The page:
The Telegraph
Since 1st March, 1999
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Marshal Zhukov: The Man Who Beat Hitler By Albert Axell, Longman Pearson, £ 19.99

Long before the fall of Berlin, the Third Reich’s generals regarded Georgi Zhukov — who led the battles of Moscow, Lenin-grad, Stalingrad and Berlin — as their most able opponent. British historian Albert Axell, in this book, tries to evaluate the military leadership of Zhukov in comparison with over-hyped Western generals like Bernard Montgomery, Dwight Eisenhower, and so on.

Zhukov’s colleagues and Western historians have charged him with cruelty. This is primarily because Zhukov used to threaten recalcitrant commanders over the phone. Axell rightly argues that given the context in which Zhukov operated, he had little choice. The battles which the Allies fought in Africa, Italy and France were chicken feed compared to the fierce Kesselschlachts on the Russian steppes. The average daily toll on the Russian side was 10,000 soldiers. In contrast, the Anglo-American forces lost 10,000 soldiers in the entire Normandy operation.

Zhukov started out as a cavalry officer in the Czarist Army and Axell says that he continued to apply traditional cavalry tactics to armoured warfare: deep penetrations, wide outflanking encirclements, and so on. Within the Red Army, Zhukov’s fame rose after he crushed the Imperial Japanese Army in Mongolia in 1939. Modern research has established that this defeat discouraged Japan from initiating a war against Russia during World War II.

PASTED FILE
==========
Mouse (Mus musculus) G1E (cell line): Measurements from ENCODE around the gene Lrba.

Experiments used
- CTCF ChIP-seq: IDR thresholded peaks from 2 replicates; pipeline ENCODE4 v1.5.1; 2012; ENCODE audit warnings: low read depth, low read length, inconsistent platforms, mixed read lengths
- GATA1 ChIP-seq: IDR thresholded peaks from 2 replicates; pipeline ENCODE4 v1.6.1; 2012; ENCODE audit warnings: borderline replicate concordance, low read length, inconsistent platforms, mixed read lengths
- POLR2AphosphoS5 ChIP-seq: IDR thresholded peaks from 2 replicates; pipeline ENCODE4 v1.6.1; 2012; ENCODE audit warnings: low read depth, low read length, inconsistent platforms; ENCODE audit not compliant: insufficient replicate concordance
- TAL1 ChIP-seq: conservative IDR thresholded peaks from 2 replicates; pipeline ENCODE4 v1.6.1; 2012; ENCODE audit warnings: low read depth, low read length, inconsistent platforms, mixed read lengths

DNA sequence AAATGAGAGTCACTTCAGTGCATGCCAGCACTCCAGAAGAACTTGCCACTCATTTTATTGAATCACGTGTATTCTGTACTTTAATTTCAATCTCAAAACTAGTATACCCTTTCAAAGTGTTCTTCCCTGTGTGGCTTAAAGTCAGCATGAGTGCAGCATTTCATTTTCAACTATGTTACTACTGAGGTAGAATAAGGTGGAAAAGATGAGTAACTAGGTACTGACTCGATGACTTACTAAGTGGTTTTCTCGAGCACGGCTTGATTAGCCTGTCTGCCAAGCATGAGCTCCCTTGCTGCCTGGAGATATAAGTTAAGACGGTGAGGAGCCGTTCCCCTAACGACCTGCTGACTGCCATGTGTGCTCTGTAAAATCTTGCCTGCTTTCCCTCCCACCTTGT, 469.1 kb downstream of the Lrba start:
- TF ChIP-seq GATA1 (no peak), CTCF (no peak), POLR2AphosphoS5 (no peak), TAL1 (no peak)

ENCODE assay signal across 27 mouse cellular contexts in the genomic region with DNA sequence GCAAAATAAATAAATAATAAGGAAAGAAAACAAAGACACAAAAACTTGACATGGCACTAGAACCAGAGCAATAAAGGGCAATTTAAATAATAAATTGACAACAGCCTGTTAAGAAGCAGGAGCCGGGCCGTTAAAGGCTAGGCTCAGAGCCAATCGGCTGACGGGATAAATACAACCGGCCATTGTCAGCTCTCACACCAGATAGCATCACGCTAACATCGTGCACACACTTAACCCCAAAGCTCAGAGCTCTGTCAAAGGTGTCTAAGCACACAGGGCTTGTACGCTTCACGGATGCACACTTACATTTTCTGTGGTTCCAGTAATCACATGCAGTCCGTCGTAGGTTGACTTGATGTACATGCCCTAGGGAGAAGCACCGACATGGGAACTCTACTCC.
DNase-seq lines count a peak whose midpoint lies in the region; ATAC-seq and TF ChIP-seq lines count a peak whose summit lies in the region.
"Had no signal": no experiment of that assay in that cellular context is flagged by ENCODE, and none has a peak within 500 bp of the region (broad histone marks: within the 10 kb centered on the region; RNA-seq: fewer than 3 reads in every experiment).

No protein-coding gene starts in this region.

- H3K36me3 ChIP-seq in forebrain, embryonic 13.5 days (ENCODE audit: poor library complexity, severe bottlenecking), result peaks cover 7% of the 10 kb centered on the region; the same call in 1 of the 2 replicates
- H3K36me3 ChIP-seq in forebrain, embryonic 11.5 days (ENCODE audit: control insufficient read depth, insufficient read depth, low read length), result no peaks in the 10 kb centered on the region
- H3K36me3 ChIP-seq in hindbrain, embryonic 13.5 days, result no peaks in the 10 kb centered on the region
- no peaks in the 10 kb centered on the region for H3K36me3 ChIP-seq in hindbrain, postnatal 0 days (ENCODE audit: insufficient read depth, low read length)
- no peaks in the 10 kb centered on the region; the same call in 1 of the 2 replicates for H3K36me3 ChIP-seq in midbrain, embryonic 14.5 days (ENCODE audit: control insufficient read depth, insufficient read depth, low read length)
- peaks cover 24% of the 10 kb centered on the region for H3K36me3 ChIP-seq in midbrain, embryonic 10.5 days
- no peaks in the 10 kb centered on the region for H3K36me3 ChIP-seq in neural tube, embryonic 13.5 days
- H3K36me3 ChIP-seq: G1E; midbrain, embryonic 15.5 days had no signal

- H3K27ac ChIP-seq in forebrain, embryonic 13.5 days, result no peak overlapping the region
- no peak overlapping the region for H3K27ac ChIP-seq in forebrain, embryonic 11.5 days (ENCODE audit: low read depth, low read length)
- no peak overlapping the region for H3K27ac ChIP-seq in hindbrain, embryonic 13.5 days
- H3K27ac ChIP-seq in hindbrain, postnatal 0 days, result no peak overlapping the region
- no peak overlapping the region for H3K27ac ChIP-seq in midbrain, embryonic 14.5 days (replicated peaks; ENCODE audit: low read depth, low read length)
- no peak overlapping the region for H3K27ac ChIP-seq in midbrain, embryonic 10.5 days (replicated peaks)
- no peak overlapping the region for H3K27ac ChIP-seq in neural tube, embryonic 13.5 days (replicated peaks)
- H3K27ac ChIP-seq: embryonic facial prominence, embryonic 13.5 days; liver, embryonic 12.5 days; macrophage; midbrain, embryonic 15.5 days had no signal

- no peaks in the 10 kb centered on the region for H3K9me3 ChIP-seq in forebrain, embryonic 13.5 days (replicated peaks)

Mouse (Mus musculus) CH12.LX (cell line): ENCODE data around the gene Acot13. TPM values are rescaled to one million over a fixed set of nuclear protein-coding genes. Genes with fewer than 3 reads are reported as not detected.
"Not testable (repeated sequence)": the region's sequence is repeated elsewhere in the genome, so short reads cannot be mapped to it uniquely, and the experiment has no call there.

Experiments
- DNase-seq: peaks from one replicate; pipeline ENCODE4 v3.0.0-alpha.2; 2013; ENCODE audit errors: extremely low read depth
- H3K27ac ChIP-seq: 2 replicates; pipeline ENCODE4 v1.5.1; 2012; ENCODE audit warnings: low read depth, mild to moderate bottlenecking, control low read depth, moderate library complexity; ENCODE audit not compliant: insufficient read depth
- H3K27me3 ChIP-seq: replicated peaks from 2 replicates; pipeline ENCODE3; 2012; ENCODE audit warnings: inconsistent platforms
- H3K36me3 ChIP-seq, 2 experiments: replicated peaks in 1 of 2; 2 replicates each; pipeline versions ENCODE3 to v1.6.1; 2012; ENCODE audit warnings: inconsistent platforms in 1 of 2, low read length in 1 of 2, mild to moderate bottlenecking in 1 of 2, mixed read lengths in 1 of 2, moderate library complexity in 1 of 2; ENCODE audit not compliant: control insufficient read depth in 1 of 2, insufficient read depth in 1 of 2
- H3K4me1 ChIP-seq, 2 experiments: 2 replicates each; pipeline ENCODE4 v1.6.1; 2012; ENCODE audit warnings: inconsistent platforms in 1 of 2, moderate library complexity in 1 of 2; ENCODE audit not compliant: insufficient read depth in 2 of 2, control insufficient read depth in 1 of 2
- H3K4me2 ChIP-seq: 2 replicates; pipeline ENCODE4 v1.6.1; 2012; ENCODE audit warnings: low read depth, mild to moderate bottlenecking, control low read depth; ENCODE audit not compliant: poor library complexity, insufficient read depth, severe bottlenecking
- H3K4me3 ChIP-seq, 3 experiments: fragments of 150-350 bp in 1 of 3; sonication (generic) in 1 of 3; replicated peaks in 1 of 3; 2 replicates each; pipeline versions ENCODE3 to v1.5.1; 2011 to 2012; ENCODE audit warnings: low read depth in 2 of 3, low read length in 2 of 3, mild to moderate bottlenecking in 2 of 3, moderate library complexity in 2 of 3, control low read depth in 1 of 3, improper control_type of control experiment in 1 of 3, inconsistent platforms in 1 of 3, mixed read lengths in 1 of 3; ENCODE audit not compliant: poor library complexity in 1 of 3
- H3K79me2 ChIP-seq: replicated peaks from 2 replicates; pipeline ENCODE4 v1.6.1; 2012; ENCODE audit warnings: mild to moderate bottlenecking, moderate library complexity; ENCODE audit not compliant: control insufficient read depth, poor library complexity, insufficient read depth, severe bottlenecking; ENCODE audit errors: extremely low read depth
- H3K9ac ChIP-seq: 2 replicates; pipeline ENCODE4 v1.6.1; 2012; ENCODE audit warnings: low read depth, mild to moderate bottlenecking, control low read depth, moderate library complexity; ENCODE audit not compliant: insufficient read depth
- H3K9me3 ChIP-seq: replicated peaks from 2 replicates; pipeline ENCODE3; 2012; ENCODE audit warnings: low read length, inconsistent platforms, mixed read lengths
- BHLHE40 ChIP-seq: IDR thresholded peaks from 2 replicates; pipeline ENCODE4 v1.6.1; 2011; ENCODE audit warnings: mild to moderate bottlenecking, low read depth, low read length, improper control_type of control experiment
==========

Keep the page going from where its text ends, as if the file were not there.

The biggest pitfall for a biographer is to over-empathize with his subject. Axell seems unable or unwilling to point out Zhukov’s limitations. The Imperial Japanese Army was weak in tanks, ground support aircraft and artillery. So, defeating it can hardly be taken as an example of Zhukov’s greatness.

When Adolf Hitler sent his panzers east in the summer of 1941, Zhukov, like other Soviet generals, had no idea what to do. Zhukov may have displayed tenacity and bravery in Stalingrad and Leningrad in 1942, but he was hardly brilliant. The Russians won the tank battle of Kursk in mid-1943 owing to their numerical superiority — they had 5,000 tanks as against Germany’s 3,500. Similarly in Berlin, Zhukov conducted frontal attacks with masses of tanks. No wonder, the 15 year old “Hitler boys” defending river Oder could inflict heavy casualties on the Russians.

To sum up, Zhukov was certainly greater than many Western generals, if only because he could control more than a thousand tanks in the thick of battle. But he was no match for his Wehrmacht opponents. Neither did he pioneer a new kind of tank warfare a la Heinz Guderian nor was he able to conduct encirclement battle spread over a thousand kilometres with dash and speed as Erich von Manstein did, again and again. Nevertheless, Axell’s account, based on interviews with Soviet officers, is a break from the accounts of mediocre Allied commanders, which seem to come out every year from Western presses.

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